Sterling ticks up after enduring worst week since early August

* Graphic: World FX rates in 2019

* Graphic: Trade-weighted sterling since Brexit vote

LONDON, Sept 30 (Reuters) - Sterling inched higher on Monday after a week of hefty losses, showing little reaction to data showing a quarterly contraction in the UK economy as the focus remained squarely on Brexit news from the ruling Conservatives’ annual party conference.

The currency traded just off three-week lows against the dollar hit on Friday, when a senior Bank of England policymaker said “prolonged high Brexit uncertainty” could warrant looser monetary policy if global growth stayed disappointing.

By 0840 GMT the pound was up 0.2% at $1.2310, having fallen 1.6% last week and hitting a low of $1.2270. Versus the euro too, it firmed 0.2%, staying just off two-week lows touched on Friday.

Data showed the British economy contracted at a 0.2% quarterly rate, a hangover from a stockpiling boom before the original Brexit deadline that was postponed until Oct. 31.

But the economy grew by 1.3% in the year to the end of June, revised up from an earlier estimate of 1.2%.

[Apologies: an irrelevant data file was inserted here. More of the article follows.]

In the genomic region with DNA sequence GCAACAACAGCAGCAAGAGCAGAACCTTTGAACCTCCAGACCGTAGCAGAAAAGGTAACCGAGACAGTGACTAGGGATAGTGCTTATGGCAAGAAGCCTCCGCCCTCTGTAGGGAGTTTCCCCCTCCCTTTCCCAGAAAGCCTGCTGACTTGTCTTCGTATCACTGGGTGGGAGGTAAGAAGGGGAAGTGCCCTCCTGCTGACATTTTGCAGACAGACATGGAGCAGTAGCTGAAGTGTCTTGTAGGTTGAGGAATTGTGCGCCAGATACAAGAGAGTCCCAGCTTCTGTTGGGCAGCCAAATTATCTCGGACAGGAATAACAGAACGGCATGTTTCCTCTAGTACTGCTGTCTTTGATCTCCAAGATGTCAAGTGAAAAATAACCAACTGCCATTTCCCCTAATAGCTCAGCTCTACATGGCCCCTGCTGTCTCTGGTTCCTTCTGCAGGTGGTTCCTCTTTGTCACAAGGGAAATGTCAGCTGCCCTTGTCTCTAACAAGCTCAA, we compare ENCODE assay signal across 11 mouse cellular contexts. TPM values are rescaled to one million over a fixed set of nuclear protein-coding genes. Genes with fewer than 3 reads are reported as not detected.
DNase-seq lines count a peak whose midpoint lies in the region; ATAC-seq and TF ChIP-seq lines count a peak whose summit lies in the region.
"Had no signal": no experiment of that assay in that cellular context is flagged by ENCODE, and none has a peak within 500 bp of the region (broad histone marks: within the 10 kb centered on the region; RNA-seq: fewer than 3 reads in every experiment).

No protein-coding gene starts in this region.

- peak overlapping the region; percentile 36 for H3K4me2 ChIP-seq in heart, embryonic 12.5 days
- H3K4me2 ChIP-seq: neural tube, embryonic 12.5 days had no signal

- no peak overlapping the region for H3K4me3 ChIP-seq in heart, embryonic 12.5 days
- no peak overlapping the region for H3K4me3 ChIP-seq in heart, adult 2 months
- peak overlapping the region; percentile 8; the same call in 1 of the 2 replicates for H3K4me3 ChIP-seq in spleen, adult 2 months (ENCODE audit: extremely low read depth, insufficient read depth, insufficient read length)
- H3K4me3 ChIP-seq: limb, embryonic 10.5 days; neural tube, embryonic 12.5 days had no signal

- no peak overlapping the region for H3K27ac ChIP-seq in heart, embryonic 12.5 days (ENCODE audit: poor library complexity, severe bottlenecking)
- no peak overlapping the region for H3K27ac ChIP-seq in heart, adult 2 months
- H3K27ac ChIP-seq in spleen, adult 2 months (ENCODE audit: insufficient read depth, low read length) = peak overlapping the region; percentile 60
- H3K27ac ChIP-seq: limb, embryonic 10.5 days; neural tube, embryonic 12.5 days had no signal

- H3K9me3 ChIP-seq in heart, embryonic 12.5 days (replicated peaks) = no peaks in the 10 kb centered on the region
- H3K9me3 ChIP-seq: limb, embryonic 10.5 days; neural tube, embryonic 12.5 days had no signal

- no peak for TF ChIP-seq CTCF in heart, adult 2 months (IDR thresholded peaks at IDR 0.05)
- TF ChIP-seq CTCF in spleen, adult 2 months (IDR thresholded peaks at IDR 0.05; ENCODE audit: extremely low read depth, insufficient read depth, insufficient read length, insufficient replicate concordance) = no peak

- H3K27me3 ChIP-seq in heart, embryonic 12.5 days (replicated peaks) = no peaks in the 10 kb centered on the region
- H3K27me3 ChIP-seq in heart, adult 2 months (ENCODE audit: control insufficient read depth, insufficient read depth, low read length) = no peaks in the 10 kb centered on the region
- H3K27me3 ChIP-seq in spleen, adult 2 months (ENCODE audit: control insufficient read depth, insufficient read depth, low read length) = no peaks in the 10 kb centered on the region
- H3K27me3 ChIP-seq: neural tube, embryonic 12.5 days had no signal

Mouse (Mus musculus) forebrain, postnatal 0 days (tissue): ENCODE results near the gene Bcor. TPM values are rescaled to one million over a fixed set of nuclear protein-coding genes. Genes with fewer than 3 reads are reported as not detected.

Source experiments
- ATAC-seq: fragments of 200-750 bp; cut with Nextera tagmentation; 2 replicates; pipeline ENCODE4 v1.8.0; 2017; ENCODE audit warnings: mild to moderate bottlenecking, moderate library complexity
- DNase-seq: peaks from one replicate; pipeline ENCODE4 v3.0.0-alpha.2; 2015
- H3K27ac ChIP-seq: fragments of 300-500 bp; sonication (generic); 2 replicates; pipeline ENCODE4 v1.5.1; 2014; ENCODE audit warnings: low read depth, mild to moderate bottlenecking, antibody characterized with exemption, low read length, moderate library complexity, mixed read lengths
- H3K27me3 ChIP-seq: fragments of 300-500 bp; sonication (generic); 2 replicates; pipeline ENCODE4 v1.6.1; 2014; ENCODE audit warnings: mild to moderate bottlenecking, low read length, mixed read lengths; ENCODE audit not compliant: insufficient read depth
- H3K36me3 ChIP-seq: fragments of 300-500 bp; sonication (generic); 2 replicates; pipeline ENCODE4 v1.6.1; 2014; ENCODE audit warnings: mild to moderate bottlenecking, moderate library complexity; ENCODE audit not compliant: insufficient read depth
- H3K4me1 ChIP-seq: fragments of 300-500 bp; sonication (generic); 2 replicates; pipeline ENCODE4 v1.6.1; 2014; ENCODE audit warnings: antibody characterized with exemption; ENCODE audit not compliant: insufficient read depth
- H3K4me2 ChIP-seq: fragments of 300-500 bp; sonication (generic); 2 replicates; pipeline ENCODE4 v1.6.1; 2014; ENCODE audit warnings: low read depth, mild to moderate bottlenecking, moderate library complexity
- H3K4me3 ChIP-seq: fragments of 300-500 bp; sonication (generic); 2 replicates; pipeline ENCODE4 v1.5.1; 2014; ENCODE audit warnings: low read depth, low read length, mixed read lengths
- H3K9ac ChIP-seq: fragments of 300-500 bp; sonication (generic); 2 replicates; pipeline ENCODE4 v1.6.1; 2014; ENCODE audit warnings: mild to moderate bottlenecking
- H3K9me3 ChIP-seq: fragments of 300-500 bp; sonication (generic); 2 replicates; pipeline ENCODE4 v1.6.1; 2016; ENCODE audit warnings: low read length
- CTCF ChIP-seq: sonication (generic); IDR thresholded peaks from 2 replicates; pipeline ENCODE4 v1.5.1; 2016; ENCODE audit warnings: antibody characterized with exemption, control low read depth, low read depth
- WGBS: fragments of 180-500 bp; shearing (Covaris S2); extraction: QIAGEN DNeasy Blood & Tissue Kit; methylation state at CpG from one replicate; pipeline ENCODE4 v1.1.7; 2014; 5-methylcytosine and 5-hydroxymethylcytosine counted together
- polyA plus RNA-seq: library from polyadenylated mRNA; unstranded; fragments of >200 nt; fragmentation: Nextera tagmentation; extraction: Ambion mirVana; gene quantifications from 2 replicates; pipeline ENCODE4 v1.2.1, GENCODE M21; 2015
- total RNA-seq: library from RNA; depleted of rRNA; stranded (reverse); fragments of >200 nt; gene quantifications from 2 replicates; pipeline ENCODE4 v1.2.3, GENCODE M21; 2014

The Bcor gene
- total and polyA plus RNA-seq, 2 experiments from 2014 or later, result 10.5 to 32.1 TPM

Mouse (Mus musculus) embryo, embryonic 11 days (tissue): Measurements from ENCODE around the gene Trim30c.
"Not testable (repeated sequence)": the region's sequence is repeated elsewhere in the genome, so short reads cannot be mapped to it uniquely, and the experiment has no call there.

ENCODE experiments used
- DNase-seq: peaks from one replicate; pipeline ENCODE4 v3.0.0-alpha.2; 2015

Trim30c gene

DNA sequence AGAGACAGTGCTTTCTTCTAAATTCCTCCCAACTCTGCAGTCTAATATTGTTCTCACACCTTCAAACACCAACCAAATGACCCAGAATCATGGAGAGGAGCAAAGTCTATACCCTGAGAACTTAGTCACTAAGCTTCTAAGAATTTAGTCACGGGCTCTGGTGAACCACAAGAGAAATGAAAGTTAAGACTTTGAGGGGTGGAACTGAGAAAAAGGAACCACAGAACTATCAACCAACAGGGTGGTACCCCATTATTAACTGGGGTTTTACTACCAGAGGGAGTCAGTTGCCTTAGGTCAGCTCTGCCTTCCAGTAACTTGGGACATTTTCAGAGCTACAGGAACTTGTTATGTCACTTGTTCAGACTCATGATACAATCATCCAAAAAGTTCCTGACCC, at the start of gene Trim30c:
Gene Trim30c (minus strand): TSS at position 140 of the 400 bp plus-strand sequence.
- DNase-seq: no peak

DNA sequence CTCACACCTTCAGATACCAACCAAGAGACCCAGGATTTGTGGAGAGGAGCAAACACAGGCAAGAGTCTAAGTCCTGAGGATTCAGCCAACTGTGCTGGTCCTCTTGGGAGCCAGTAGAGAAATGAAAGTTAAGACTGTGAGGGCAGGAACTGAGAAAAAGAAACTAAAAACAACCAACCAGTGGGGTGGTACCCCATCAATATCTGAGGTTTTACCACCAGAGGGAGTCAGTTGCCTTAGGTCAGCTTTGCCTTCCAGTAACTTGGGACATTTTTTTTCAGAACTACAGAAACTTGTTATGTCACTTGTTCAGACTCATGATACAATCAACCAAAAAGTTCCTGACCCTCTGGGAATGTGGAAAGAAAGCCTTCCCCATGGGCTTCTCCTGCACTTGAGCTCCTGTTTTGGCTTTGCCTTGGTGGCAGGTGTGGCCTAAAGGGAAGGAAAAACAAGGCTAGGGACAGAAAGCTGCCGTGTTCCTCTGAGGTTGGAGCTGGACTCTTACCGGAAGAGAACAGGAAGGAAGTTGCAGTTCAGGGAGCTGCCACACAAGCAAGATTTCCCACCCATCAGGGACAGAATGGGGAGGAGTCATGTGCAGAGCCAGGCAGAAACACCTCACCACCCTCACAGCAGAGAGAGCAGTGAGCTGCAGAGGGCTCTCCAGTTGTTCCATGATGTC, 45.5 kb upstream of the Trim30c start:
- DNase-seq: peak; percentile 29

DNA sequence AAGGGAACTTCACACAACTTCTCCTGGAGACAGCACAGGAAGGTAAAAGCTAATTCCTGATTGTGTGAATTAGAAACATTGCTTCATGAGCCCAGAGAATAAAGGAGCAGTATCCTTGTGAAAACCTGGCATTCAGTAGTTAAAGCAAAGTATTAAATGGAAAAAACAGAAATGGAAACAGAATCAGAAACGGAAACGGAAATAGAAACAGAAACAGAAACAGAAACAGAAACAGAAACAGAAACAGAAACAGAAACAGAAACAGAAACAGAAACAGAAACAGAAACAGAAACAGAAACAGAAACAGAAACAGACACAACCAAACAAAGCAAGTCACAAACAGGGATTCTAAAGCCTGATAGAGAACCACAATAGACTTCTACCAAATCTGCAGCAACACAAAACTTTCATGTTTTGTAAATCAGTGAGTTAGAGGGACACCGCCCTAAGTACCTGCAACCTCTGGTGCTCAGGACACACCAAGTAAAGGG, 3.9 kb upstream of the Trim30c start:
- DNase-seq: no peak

The currency and other British assets did not immediately react to the data, given there is little sign of any progress in breaking the Brexit deadlock over securing an exit deal with the European Union.

Prime Minister Boris Johnson reiterated his pledge to deliver Brexit by Oct. 31, with or without a deal while Arlene Foster, the leader of Northern Ireland’s Democratic Unionist Party (DUP), an ally of Johnson’s Conservative Party, said she could not accept any deal that treated the province differently from the rest of the United Kingdom.

The government’s unchanged stance on gunning for an Oct. 31 Brexit has defused some of the optimism that boosted markets immediately after last Tuesday’s Supreme Court ruling that Johnson had acted unlawfully in suspending parliament.

Analysts at NatWest markets said the ruling just made early elections even more likely.

“Market excitement about an imminent deal always seemed a little optimistic, and the FX team has opted to sell sterling again,” they told clients.

Implied volatility, a measure of expected swings in an asset’s price, have started ticking higher again, with the one-month sterling/dollar contract which envelopes the scheduled Oct. 31 Brexit date, rising to a one-week high around 11.7 vols.

However, despite the gloom on the British political and economic front, speculators trimmed net sterling short positions the latest week, data from the U.S. Commodity Futures Trading Commission showed

Reporting by Sujata Rao; Editing by Kim Coghill